The secret is to reserve judgment and take your time. Observe them in certain situations; look at how they react. Listen to them talking, joking, laughing, explaining, complaining, blaming, praising, ranting, and preaching. Only then will you be able to judge their character. This is not foolproof, but if you follow the 10 ways below, you have a pretty good chance of not ending up in an abusive relationship.

    1. Is anger a frequent occurrence?

    All too often, angry reactions which may seem to be excessive are a sign that there are underlying issues. Do not think that every person who just snaps and throws his/her weight around mentally and physically is just reacting normally. Everyone has an occasional angry outburst when driving or when things go pear-shaped.

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    But if this is almost a daily occurrence, then you need to discover why and maybe avoid that person. Too often, anger will escalate to violent and aggressive behavior. You do not want to be near someone who thinks violence can solve personal or global problems.

    2. Can you witness acts of kindness?

    How often do you see this person being kind and considerate? Do they give money to beggars, donate to charity, do voluntary work or in some simple way show that they are willing to share the planet with about 7 billion other people?

    I was shocked when a guest of mine never showed any kindness to the weak and disadvantaged people in our town. She was ostensibly a religious person, but I began to doubt the sincerity of her beliefs.

    “The best index to a person’s character is how he treats people who can’t do him any good, and how he treats people who can’t fight back.”

    Abigail Van Buren

    3. How does this person take the blame?

    Maybe you know that s/he is responsible for a screw-up in the office or even in not turning up on time for a date. Look at their reaction. If they start blaming other colleagues or the traffic, well, this is an indication that they are not willing to take responsibility for their mistakes.

    4. Don’t use Facebook as an indicator.

    You will be relieved to know that graphology (the study of that forgotten skill of handwriting) is no longer considered a reliable test of a person’s character. Neither is Facebook stalking, fortunately. A study showed that Facebook use of foul language, sexual innuendo and gossip were not reliable indicators of a candidate’s character or future performance in the workplace.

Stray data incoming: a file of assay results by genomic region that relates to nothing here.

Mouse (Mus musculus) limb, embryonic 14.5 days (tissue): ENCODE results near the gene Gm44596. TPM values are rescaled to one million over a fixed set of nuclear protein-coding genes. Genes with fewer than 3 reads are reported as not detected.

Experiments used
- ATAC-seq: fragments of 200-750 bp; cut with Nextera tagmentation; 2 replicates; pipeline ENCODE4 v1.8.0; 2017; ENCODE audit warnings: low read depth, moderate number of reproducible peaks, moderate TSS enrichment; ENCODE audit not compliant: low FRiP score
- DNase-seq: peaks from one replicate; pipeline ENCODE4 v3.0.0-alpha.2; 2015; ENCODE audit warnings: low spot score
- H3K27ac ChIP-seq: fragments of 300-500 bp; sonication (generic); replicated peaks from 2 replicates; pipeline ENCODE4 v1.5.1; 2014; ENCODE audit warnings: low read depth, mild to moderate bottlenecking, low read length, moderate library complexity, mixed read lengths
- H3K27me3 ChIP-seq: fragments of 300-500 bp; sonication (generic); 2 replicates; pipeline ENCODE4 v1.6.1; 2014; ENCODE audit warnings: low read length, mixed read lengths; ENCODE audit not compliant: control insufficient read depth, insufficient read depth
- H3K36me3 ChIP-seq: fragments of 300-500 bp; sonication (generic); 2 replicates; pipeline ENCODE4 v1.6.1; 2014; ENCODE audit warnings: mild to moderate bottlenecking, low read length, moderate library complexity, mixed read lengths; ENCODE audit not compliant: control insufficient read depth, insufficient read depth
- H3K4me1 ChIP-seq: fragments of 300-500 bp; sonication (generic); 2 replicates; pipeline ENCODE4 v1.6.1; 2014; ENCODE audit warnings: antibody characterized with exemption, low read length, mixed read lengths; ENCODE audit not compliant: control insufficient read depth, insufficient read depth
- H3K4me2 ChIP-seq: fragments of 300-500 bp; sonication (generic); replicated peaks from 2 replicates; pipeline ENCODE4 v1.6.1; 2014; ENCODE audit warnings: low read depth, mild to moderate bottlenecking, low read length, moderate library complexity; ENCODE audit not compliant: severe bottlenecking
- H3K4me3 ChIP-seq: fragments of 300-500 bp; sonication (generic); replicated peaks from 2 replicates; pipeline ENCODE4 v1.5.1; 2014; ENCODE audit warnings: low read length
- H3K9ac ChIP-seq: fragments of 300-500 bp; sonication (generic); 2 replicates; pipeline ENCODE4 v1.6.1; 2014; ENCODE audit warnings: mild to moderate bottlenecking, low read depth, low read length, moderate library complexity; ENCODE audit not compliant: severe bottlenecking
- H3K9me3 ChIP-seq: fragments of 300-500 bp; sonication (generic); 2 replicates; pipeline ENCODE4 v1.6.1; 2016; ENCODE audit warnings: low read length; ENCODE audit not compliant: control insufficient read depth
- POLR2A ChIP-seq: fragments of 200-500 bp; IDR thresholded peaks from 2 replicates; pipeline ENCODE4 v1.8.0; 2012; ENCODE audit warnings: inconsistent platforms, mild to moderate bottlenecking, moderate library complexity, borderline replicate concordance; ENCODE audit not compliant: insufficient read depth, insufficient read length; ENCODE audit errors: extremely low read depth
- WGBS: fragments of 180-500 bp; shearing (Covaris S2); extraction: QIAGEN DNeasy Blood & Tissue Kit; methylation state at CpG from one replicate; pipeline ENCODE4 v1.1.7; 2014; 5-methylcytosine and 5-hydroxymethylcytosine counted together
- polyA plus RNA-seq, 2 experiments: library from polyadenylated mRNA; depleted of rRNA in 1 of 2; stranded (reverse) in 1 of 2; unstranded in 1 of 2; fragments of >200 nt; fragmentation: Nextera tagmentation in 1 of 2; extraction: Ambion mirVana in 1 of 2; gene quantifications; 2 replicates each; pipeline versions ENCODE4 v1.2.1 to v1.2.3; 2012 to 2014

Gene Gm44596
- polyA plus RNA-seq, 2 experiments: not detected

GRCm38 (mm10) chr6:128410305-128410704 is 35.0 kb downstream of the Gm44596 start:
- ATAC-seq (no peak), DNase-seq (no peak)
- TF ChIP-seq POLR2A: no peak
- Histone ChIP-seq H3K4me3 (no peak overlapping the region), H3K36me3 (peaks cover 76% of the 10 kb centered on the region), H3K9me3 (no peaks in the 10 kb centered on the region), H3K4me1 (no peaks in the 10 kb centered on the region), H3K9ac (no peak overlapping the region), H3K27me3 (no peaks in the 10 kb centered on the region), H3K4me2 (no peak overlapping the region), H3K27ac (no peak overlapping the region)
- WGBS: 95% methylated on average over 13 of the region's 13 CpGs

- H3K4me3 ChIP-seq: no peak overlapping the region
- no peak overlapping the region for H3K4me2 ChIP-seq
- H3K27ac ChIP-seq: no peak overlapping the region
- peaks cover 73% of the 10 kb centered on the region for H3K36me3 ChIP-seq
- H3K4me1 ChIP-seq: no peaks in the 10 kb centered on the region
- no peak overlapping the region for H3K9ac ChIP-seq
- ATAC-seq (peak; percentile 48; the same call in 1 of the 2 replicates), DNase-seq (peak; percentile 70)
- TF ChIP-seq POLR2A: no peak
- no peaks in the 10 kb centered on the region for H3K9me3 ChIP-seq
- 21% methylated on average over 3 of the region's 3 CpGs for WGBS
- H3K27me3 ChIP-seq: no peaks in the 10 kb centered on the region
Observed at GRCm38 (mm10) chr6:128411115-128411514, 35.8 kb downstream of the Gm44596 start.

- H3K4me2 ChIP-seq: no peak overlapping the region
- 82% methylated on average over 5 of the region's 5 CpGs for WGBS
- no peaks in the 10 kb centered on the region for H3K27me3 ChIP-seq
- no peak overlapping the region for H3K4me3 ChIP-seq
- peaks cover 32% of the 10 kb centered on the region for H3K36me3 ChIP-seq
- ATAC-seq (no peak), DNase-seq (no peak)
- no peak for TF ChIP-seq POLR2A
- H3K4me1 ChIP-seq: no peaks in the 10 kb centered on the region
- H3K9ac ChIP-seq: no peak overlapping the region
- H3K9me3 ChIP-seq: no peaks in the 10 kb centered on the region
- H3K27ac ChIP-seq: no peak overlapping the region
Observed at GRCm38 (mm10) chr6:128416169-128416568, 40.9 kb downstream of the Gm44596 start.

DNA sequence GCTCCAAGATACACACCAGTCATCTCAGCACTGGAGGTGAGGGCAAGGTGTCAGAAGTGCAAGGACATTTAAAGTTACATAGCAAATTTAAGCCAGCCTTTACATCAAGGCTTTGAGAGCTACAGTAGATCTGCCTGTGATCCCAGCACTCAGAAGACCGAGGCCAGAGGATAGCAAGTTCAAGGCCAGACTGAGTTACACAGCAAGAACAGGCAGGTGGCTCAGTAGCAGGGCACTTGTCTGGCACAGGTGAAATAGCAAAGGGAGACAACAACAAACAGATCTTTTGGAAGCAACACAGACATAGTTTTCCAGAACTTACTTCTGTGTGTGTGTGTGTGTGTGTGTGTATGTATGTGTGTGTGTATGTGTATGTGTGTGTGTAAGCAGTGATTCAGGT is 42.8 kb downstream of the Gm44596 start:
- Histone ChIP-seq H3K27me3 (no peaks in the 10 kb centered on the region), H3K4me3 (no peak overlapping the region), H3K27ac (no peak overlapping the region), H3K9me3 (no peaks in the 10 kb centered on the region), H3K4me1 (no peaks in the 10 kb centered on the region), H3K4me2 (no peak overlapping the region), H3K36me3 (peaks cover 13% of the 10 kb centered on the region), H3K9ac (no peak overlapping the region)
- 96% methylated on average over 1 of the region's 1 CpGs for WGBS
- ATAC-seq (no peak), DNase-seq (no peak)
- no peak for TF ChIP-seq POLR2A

5. Read their emails.

    Now a much better idea is to read the person’s emails. Studies show that the use of the following can indicate certain personality traits:

    • Too many exclamation points may reveal a sunny disposition
    • Frequent errors may indicate apathy
    • Use of smileys is the only way a person can smile at you
    • Use of the third person may reveal a certain formality
    • Too many question marks can show anger
    • Overuse of capital letters is regarded as shouting. They are a definite no-no in netiquette, yet a surprising number of  people still use them.

    6. Watch out for the show offs.

    Listen to people as they talk. How often do they mention their achievements, promotions, awards and successes? If this happens a lot, it is a sure indication that this person has an over-inflated view of his/her achievements. They are unlikely to be modest or show humility. What a pity!  Another person to avoid.

    7. Look for evidence of perseverance.

    A powerful indicator of grit and tenacity is when a person persists and never gives up when they really want to achieve a life goal. Look for evidence of them keeping going in spite of enormous difficulties.

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    Great achievements by scientists and inventors all bear the hallmark of perseverance. We only have to think of Einstein, Edison (who failed thousands of times) and Nelson Mandela to get inspiration. The US Department of Education is in no doubt about how grit, tenacity and perseverance will be key success factors for youth in the 21st century.

    8. Their empathy score is high.

    Listen to how they talk about the less fortunate members of our society such as the poor, immigrants and the disabled. Do you notice that they talk in a compassionate way about these people? The fact that they even mention them is a strong indicator of empathy.

    People with zero empathy will never talk about the disadvantaged. They will rarely ask you a question about a difficult time or relationship. They will usually steer the conversation back to themselves. These people have zero empathy and in extreme cases, they are psychopaths who never show any feelings towards their victims.

    9. Learn how to be socially interactive.

    We are social animals and this is what makes us so uniquely human. If a person is isolated or a loner, this may be a negative indicator of their character. You want to meet a person who knows about trust, honesty and loyalty. The only way to practice these great qualities is to actually interact socially. The great advantage is that you can share problems and celebrate success and joy together.

    “One can acquire everything in solitude, except character.”

    Stendhal

     10. Avoid toxic people.

    These people are trying to control others and often are failing to come to terms with their own failures. Typical behavior and conversations may concern:

    • Envy or jealousy
    • Criticism of partners, colleagues and friends
    • Complaining about their own lack of success
    • Blaming others for their own bad luck or failure
    • Obsession with themselves and their problems

    Listen to these people talk and you will quickly discover that you need to avoid them at all costs because their negativity will drag you down. In addition, as much as you would like to help them, you are not qualified to do so.

    Now, having looked at some of the best ways to judge a person, what about yourself? How do others see you? Why not take Dr. Phil’s quiz and find out. Can you bear it?

    Featured photo credit: Jacek Dylag via unsplash.com